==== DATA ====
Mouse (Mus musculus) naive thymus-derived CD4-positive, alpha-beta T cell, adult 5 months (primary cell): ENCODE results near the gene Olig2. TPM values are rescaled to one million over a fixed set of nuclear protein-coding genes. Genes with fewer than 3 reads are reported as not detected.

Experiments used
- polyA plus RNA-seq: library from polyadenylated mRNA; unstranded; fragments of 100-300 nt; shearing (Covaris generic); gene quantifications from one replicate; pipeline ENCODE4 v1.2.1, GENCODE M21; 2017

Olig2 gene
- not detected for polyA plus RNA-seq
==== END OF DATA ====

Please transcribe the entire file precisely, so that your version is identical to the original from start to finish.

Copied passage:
Mouse (Mus musculus) naive thymus-derived CD4-positive, alpha-beta T cell, adult 5 months (primary cell): ENCODE results near the gene Olig2. TPM values are rescaled to one million over a fixed set of nuclear protein-coding genes. Genes with fewer than 3 reads are reported as not detected.

Experiments used
- polyA plus RNA-seq: library from polyadenylated mRNA; unstranded; fragments of 100-300 nt; shearing (Covaris generic); gene quantifications from one replicate; pipeline ENCODE4 v1.2.1, GENCODE M21; 2017

Olig2 gene
- not detected for polyA plus RNA-seq